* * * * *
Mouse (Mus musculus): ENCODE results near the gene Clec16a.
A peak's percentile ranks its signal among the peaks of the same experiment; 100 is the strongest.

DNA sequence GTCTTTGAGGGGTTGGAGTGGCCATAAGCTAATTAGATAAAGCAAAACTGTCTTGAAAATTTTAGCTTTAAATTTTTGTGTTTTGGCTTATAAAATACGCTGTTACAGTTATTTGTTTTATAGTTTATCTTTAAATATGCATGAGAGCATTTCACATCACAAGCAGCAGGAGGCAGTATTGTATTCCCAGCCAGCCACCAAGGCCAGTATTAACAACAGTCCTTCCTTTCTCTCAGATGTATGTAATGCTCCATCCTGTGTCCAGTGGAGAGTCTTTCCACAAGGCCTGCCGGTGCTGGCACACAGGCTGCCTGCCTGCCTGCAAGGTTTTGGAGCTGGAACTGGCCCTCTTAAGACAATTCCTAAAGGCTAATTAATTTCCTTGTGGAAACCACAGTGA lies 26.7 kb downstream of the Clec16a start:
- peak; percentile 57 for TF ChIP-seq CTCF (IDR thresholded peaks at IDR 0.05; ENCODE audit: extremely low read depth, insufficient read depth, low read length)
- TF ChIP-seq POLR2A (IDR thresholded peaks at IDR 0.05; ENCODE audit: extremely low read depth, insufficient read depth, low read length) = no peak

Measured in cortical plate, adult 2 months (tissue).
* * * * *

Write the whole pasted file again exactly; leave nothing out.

Mouse (Mus musculus): ENCODE results near the gene Clec16a.
A peak's percentile ranks its signal among the peaks of the same experiment; 100 is the strongest.

DNA sequence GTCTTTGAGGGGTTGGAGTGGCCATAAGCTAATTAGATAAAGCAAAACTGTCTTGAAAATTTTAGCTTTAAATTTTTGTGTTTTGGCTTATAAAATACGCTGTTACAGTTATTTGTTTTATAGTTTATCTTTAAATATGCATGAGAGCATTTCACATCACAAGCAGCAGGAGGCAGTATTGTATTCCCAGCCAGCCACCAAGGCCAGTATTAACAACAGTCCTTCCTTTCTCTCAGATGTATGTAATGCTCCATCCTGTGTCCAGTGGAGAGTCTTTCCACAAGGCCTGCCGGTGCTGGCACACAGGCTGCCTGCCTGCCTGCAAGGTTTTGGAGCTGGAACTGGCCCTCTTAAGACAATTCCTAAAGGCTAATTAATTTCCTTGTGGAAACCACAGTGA lies 26.7 kb downstream of the Clec16a start:
- peak; percentile 57 for TF ChIP-seq CTCF (IDR thresholded peaks at IDR 0.05; ENCODE audit: extremely low read depth, insufficient read depth, low read length)
- TF ChIP-seq POLR2A (IDR thresholded peaks at IDR 0.05; ENCODE audit: extremely low read depth, insufficient read depth, low read length) = no peak

Measured in cortical plate, adult 2 months (tissue).